The ci- verse form was invented by the end of the Tang dynasty. Before that there was not a clear distinction between the shi and the ci poetical concepts. The idea was that all poetry should be adapted to a musical score and all poems which were eventually sung were immediately called ci, or geci· or even quzici,· meaning 'music lyrics'.
The vocable ci in itself straightfowardly means 'words' (for songs) because this verse form was initially conceived to be specifically adapted to either traditional popular ballads or musics imported from Central Asia. The ci were therefore composed following the rhythm and the tonal sequences of the melodies, with a pre-determined number of verses, a prescribed repetitiveness and even its diction and pause timings. Having to comply with multiple restrictions the ci was originally written in changduanju,· that is, in verses of irregular lenght (or number of characters) in order to follow the melody and the cidiao· of the music.
There are a great variety of cidiao, or, broadly speaking 'ci cadences'. The Imperial Register of the Ci Prosody relates that there were eight-hundred-and-twenty-six cidiao compiled during the Qi dynasty by order of the Kangxi Emperor (r. 1662-†1722). To each one of these diao· (cadences) was given the specific name of its original corresponding music, or of a new melody which was called diaopai·.
When writing a poem following the diao structure, the author must first select the diaopai which will prescribe the arrangement of the verses, or otherwise compose a new melody adapting the lyrics to its musicality. So, instead of adding music to the poem — which was the common practise in China, in ancient times — the ci poets generally select a well known tune from the traditional diaopai repertoire over which they elaborate new verses. Because of this the new written poem tends to remain untitled, adapting for a name the corresponding diaopai as an underlying instruction for the reader. This is the reason why in most of the cases the title of a poem bear no relation to its thematic contents. Fortunately, the poets, in order to individualise their creations, usually attribute them a subtitle, thus overcoming the problem of a ci poem not being able to be recognized only by its title and author.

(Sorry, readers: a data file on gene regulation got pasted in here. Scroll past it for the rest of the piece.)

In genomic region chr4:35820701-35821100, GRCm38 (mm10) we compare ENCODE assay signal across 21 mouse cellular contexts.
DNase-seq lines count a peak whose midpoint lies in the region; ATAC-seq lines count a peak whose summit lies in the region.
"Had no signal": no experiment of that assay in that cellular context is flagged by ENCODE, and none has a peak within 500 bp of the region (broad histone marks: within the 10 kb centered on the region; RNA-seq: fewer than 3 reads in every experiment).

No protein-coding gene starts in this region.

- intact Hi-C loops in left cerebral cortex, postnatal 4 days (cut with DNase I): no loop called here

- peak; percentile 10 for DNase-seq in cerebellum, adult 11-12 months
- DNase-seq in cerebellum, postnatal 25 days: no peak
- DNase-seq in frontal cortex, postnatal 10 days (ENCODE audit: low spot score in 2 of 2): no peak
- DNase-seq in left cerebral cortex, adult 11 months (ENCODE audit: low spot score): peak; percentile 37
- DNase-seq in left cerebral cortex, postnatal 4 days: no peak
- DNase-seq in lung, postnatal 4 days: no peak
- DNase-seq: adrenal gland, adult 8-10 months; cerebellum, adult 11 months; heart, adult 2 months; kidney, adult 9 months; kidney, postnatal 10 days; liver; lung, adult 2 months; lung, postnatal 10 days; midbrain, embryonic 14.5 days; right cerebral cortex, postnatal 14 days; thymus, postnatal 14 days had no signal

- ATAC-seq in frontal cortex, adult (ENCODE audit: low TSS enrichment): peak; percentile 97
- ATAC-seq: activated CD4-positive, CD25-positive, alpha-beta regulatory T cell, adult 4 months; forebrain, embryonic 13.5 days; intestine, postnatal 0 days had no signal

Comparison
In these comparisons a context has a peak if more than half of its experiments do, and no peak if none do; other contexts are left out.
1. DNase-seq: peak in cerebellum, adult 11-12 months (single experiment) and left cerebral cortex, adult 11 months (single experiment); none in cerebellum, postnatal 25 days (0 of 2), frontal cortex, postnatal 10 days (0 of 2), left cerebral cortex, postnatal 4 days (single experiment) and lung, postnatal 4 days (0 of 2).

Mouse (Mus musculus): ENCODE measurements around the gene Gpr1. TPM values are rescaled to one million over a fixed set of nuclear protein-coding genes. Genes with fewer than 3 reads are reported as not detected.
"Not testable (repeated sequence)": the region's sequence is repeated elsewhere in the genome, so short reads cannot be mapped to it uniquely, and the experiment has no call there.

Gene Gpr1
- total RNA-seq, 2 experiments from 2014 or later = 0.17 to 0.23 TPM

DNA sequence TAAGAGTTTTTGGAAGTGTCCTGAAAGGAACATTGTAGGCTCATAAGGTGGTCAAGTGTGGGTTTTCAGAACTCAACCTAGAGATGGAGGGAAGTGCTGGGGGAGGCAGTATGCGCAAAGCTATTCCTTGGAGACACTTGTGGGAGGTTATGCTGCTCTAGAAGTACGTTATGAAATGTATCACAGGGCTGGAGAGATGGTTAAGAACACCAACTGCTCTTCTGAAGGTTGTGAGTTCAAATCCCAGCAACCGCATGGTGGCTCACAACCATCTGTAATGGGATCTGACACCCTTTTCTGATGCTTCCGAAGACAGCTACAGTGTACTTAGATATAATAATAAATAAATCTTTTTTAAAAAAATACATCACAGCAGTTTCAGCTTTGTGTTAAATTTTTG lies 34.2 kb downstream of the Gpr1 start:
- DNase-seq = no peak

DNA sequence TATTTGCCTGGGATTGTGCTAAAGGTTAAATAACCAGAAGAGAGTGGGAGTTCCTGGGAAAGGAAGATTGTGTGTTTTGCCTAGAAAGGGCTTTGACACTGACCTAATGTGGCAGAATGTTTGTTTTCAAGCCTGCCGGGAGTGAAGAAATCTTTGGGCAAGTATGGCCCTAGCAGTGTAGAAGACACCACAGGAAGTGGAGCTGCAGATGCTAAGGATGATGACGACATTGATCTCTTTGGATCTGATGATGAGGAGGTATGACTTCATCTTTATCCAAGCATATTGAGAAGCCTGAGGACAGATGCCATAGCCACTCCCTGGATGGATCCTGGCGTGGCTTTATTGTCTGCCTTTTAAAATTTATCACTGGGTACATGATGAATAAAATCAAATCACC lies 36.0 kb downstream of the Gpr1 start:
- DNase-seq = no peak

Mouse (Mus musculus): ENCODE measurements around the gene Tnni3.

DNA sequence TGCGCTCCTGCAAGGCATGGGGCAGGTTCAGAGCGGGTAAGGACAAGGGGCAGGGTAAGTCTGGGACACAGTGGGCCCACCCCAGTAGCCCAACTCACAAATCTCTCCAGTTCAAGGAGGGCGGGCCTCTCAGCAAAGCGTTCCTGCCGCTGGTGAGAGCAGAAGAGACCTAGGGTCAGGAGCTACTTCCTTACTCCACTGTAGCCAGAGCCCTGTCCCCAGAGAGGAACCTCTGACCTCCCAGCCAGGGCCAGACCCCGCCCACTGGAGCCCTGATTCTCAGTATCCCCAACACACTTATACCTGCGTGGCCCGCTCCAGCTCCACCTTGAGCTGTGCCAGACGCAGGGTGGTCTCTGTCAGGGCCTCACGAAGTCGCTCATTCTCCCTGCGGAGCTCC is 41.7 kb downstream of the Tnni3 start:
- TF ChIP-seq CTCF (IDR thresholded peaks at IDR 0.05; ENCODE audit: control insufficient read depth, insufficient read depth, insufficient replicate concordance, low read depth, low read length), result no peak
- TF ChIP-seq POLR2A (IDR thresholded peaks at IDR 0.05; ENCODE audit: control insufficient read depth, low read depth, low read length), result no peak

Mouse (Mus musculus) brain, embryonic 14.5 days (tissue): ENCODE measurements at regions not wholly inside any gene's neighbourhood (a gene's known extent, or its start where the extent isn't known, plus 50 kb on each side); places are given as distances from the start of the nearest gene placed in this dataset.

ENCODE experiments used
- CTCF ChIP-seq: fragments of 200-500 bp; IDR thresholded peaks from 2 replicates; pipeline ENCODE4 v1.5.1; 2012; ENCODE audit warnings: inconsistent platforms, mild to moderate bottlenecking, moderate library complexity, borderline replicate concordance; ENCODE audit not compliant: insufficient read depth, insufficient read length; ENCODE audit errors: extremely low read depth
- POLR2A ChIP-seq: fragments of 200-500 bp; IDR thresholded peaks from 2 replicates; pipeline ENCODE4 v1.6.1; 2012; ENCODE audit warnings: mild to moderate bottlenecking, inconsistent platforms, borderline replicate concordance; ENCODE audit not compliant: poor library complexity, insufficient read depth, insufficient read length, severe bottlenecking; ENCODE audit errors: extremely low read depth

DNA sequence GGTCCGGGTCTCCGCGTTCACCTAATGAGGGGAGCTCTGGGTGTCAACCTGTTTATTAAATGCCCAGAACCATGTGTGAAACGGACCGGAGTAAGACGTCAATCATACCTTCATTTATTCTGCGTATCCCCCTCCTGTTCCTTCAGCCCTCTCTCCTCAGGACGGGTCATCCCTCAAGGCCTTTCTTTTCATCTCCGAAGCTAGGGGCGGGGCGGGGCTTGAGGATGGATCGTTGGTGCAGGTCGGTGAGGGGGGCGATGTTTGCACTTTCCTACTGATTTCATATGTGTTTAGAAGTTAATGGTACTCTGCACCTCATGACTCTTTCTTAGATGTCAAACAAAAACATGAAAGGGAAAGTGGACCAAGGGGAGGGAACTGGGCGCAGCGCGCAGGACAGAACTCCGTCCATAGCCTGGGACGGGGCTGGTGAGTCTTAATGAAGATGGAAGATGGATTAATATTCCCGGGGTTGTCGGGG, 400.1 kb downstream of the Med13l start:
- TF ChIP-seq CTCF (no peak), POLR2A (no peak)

Li Qingzhao's ci poems comply with a great variety of diaopai, such as: Rumengling· (As in a Dream), 1 Dianjiangchun· (Rouged Lips), 2 Huanxisha·(Sand of Silk-Washing Brook), 3 Suzhongqing· (Grief Beyond Belief), 4etc. To these poems she gave subtitles, such as: Zuihuayin· (Airing Inmost Feelings), 5 Chongjiu· (Double Ninth), 6 Bajiao· (Banana Trees), 7 etc.
It is obvious that a variety of poems by a number of poets with different subtitles may follow the same diaopai and, therefore, have the same title.
§4. THE ORIGINS OF CI
The origins of the ci- verse form has been a polemic subject for both Chinese and Western researchers. From the numerous expostulated theories, only three merit some credibility.
The first ascribes the origin of ci in the context of the Book of Songs; the second guarantees that its roots are in the jueju and lu shi poems of the Tang dynasty; and the third affirms that its structure derives from the popular tunes sung during the later times of the Tang.